Besides, I could not forget how, President Rajapaksa treated my father the late Berty Premalal Dissanayaka, who sacrificed his entire life for the SLFP. My father died of a broken heart when he was refused the chief minister’s post in the North-Central Province after the 2012 PC polls. It was a discrimination against him because such posts were given to others who obtained the second most number of votes in other provinces. The Cabinet also was a total monopoly of the Rajapaksas.
QYou said your father the late Berty Premalal Dissanayaka was treated badly by the Rajapaksa regime. Can you elaborate?
Well, you are aware that he was the SLFP powerhouse in Rajarata for a long time and clashed with the UNP at all elections to ensure victory for the SLFP victory. At the 2012 polls in the North-Central Province, he did not get the expected support from the party though he was the group leader of the UPFA. Though the UPFA won in the Province he was second in the preferential vote list and he was denied the CM’s post by the then party hierarchy but in certain other provinces the CM’s post was given to members who got second most number of votes. My father took this ill-treatment very badly and it affected his health. That is why I told you he died with a broken heart.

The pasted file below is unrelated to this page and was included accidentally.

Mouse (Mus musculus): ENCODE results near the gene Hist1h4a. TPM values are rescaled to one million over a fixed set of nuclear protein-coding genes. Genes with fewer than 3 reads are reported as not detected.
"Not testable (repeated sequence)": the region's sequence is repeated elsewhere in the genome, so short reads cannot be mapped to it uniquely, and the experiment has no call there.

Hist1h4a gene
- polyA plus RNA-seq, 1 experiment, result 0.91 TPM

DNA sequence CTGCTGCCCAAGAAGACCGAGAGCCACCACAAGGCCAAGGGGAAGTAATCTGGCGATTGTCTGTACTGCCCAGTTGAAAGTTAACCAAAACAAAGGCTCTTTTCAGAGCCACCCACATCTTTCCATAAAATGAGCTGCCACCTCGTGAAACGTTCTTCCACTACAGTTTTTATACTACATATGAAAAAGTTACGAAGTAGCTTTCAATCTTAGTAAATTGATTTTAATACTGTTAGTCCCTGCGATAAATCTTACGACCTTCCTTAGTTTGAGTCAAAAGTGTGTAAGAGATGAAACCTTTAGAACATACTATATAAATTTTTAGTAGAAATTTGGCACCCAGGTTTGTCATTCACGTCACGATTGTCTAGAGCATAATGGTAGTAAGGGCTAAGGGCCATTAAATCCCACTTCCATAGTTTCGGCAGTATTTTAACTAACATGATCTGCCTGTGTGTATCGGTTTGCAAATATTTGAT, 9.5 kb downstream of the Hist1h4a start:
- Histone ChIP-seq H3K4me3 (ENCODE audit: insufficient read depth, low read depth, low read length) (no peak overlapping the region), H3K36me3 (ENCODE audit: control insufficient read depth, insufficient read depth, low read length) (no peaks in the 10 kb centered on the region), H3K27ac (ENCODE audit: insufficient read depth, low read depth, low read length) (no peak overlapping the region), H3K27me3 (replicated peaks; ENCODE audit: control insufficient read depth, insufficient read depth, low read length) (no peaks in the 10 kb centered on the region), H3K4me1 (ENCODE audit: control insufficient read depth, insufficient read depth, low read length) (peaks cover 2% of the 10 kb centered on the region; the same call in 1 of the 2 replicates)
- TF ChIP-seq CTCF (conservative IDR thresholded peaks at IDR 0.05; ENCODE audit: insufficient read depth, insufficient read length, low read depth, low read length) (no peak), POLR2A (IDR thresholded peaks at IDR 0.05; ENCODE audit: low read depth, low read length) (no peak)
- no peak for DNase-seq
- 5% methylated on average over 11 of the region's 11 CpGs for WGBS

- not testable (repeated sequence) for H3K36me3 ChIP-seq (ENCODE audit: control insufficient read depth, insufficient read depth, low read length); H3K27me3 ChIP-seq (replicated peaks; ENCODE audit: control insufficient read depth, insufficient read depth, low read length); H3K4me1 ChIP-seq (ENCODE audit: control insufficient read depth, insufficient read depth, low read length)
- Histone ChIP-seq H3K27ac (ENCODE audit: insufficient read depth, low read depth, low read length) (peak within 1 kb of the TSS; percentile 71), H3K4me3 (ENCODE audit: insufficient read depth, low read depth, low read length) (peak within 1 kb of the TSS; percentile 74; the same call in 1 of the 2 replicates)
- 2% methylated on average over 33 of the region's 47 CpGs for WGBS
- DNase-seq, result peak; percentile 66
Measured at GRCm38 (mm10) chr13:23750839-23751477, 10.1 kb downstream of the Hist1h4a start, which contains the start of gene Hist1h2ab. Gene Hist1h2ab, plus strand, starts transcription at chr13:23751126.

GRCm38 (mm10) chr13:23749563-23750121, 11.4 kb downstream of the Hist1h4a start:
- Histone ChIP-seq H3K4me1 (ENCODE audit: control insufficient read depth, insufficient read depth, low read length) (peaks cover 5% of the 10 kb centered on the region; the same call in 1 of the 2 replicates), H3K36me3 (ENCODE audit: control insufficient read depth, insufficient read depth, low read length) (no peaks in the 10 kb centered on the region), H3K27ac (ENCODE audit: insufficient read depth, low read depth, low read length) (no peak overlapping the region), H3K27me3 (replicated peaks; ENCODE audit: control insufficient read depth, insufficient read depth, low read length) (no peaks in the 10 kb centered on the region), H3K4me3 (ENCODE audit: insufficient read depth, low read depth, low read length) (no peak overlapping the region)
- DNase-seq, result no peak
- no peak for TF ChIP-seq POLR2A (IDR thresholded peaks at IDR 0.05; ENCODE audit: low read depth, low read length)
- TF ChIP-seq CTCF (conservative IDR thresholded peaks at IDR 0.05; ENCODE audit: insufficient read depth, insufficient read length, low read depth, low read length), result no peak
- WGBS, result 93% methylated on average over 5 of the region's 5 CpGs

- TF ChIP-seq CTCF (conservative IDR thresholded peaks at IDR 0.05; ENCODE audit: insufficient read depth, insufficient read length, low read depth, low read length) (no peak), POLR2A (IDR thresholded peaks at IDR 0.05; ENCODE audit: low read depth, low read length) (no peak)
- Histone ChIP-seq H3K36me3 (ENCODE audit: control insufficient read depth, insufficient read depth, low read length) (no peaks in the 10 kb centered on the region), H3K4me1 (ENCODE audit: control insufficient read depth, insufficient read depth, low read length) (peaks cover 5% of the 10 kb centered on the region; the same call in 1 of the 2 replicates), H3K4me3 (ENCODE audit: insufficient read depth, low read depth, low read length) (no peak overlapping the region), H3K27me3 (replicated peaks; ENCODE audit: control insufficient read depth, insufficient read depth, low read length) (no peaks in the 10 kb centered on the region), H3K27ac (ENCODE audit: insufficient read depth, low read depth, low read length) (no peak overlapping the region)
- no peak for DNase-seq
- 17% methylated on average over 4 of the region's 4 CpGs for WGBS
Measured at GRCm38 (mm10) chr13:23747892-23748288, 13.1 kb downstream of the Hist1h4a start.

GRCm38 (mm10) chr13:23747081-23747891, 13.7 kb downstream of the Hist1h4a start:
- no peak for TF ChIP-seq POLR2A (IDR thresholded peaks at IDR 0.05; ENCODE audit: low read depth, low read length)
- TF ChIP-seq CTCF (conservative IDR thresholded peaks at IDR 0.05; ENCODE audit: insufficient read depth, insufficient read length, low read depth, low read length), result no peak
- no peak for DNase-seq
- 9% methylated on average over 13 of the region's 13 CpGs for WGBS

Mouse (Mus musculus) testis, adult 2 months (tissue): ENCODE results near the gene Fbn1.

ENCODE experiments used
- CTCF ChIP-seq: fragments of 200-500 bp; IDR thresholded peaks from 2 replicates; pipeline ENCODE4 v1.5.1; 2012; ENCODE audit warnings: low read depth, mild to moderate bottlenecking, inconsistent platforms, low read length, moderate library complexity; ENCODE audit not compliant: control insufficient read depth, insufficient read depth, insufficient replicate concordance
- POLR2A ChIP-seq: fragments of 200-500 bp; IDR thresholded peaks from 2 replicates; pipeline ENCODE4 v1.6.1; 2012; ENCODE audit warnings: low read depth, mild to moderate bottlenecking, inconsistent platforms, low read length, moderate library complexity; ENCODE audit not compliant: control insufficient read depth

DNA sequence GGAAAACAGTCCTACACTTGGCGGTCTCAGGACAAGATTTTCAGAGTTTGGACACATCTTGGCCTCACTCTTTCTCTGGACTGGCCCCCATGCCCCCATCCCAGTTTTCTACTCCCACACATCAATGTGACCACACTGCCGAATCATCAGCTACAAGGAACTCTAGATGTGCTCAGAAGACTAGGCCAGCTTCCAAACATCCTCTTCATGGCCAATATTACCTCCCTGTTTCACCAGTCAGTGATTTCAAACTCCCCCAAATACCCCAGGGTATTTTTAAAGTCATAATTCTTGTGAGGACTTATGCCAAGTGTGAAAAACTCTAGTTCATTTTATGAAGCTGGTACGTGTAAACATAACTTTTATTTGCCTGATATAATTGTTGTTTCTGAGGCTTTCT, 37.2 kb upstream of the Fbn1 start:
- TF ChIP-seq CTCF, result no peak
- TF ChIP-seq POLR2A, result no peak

Q How do you see the split in the JO and the SLPP?
The split has come to the fore and so many seniors express their displeasure and hopelessness on the subservient and sycophantic obedience to a single family. Leaders like Kumara Welgama and Vasudeva Nanayakkara have openly criticized the attempts to promote Rajapaksa family members as the next political power house in the country having the government, Presidency and Premiership under their thumb. You may see in the near future that Kumara and Vasu are not alone in this anti-nepotism stance.